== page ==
By Jim Euchner, RTM Editor-in-Chief
It is perhaps a tautology to say that innovation is change management. By definition, innovation is giving something new to the world, and accepting something new requires some level of change. We often think of ourselves not as change agents, however, but as creators, inventors, and designers caught in a web of resistances that are largely beyond our control. We might be more satisfied and successful if we thought of ourselves formally (and perhaps primarily) as change agents.
Innovators confront a variety of organizational change issues. There is change associated with introducing new methods or technical capabilities into an organization. There is change associated with incubating an innovation that doesn’t quite fit with what Govindarajan and Trimble call the “performance engine” of a corporation. And there is change required to bring to life a new growth engine for a firm. We all manage these changes, sometimes well and sometimes poorly, sometimes with optimism and at others with despair, sometimes consciously and at other times haphazardly. But few of us are formally taught or consciously learn the disciplines of change management.
Chris Argyris, an expert in organizational learning and change, identified the concept of organizational defensive routines (ODRs), the patterns of behavior that keep companies from embracing the kinds of big change required for transformational or breakthrough innovation—change that requires rethinking how resources are prioritized, how decisions are made, or how processes are optimized. Faced with this kind of unsettling change, people will do whatever is needed to maintain the status quo and resist the efforts of those trying to create a new reality. Overcoming ODRs is the province of change management.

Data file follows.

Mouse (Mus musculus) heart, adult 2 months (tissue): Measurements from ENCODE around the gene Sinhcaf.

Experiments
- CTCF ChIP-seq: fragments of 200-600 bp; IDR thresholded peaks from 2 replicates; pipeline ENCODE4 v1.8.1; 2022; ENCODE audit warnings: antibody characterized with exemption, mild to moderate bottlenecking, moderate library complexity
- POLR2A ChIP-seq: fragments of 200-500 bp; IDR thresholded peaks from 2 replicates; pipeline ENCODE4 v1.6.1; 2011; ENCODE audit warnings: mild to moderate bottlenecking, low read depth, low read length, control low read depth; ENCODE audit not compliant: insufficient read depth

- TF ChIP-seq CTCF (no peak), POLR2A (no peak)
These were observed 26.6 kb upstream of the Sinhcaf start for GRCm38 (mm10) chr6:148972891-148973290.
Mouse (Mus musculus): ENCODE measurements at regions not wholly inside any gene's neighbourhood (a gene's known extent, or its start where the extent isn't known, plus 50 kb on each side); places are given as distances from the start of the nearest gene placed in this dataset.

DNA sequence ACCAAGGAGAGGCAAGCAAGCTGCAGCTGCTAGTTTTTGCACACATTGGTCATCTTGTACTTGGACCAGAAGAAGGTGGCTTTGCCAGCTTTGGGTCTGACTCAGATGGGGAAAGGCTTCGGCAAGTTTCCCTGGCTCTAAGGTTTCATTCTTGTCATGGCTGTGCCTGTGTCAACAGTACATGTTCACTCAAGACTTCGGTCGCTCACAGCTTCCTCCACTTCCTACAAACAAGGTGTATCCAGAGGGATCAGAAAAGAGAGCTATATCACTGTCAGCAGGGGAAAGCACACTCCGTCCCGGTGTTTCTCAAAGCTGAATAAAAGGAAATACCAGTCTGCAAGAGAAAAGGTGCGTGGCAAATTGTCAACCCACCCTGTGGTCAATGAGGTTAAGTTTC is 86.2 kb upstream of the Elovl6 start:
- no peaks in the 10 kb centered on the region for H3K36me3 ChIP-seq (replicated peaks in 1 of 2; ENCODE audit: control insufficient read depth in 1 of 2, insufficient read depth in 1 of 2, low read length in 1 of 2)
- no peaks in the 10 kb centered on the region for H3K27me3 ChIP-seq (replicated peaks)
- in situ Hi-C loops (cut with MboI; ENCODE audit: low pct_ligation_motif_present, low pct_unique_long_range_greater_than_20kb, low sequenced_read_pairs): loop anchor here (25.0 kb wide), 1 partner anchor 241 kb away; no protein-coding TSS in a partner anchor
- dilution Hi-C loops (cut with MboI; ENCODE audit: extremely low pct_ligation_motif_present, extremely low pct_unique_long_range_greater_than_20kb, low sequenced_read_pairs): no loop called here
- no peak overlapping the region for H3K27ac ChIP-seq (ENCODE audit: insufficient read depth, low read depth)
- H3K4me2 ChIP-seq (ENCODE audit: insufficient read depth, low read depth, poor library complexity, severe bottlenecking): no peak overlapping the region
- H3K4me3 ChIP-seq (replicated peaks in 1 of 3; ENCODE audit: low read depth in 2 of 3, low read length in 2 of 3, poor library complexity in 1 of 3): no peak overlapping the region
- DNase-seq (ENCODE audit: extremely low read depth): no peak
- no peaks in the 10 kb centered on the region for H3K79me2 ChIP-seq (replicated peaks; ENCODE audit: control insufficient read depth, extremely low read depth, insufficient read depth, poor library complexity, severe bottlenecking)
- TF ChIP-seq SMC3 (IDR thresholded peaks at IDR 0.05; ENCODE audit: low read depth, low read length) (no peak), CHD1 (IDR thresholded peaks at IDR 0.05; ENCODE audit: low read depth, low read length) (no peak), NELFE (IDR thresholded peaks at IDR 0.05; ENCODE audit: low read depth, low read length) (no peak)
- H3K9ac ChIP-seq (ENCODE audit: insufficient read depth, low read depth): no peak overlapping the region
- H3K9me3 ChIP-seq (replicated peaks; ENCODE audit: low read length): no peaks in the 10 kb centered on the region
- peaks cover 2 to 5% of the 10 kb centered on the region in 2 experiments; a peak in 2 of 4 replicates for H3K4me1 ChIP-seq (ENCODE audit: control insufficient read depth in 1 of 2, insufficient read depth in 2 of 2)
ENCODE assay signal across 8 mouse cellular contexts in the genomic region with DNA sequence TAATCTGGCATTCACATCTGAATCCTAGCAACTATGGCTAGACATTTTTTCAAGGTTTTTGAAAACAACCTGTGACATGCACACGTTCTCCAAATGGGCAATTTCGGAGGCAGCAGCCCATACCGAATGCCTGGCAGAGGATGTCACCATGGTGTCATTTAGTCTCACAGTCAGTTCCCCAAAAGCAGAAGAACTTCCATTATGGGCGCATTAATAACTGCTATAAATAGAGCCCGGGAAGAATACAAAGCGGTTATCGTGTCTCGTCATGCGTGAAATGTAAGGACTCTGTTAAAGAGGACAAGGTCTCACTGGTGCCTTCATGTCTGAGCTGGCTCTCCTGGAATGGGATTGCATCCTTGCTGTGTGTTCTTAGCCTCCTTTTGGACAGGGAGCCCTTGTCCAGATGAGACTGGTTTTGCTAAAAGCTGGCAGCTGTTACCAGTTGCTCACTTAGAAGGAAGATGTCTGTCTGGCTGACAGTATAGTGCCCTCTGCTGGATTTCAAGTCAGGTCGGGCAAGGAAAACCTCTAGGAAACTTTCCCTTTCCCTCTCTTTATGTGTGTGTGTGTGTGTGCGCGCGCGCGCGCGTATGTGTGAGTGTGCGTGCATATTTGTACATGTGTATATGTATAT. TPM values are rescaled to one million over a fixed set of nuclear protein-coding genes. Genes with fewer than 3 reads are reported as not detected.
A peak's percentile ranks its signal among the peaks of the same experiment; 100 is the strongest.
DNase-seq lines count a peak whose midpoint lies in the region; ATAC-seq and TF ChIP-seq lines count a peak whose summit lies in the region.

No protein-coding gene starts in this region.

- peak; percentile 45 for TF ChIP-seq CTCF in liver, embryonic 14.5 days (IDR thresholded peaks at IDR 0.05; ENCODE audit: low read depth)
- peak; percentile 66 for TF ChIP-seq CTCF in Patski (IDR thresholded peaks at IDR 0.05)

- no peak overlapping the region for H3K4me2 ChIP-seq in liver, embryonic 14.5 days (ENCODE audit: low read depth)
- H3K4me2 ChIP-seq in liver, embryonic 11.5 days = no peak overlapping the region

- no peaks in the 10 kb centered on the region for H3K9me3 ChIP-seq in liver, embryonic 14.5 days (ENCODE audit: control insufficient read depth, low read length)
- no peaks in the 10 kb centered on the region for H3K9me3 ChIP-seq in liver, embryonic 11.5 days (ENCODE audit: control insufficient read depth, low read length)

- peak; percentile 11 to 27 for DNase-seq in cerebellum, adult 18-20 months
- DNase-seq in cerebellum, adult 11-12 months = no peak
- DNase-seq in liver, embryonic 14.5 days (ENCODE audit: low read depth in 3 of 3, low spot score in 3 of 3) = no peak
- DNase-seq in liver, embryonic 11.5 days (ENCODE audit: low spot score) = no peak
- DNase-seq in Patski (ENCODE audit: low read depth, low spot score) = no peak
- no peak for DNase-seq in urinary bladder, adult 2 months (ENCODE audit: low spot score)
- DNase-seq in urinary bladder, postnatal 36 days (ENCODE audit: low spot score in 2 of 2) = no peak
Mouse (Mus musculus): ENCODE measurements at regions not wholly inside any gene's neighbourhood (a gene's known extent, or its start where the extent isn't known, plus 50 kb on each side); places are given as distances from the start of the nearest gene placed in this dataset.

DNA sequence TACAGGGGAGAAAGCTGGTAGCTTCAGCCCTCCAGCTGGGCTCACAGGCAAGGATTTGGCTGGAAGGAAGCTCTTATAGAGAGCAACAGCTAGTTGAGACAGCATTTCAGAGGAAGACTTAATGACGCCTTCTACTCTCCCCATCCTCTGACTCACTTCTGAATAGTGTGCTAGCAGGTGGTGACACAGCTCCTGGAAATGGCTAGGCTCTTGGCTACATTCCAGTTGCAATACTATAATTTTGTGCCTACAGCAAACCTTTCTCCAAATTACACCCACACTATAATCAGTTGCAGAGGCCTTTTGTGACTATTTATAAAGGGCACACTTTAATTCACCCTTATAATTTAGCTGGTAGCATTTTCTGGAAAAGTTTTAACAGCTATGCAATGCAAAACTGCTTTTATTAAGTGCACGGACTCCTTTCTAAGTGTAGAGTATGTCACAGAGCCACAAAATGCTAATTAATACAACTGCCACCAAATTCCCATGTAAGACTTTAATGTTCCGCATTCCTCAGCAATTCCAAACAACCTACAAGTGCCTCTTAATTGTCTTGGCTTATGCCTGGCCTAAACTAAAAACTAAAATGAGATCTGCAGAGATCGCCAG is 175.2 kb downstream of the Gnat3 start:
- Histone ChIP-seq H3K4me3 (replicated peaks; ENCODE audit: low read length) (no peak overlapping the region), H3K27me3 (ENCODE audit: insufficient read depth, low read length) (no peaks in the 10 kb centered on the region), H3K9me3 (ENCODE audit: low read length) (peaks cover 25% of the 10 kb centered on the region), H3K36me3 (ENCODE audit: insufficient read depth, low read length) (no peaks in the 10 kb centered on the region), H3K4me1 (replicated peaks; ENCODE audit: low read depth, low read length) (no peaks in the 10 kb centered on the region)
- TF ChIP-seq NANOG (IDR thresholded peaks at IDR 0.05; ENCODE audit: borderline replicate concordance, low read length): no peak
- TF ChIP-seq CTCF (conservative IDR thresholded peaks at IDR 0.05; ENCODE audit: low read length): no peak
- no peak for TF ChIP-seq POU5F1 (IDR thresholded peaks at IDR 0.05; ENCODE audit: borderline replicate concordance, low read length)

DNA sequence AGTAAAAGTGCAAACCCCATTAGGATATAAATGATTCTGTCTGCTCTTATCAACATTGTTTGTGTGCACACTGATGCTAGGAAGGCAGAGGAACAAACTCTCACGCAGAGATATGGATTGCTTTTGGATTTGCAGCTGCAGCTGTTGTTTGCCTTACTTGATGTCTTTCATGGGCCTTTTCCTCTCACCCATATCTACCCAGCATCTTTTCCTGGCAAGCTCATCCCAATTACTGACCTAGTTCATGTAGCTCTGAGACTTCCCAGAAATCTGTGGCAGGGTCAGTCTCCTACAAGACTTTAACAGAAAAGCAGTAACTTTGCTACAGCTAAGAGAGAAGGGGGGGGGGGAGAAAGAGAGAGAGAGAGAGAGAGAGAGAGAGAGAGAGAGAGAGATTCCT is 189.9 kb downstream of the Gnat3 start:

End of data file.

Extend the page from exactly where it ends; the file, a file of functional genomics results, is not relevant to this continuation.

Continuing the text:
John Kotter developed an influential seven-step model for managing organizational change that I think is relevant to managing innovation. The first three steps are:
1. Create a sense of urgency for the change. The people critical to implementing an innovation need to have a gut-level belief that it is important (not just nice to have). If the company can meet its goals and aspirations without the innovation, it is hard to create that sense of urgency.
2. Build a powerful guiding coalition. The change must be enabled by an influential group of people personally committed to its success, people who can create the necessary sense of priority and give permission to reset operating norms where appropriate.
3. Establish a clear (and shared) vision for the future. If you don’t have a coherent vision that describes where you are going, it’s difficult for people to support your efforts. Without a growth strategy, innovation becomes fragmented and energy is dissipated. Far from constraining innovation, clear boundaries liberate people to pursue new concepts that have a chance of being implemented.
These steps can often be taken for granted with innovation to create next-generation products, the dominant role of R&D in most companies. But for innovation that requires change management—including attempts to create new businesses, shift business models, or respond to potentially disruptive technologies—the requirements for change management are vital, and rarely explicitly managed. Innovators tend to focus on the business, financial, and technical risks of the venture, not on the associated organizational change. This accounts, I think, for the failure of many promising new businesses inside corporations…
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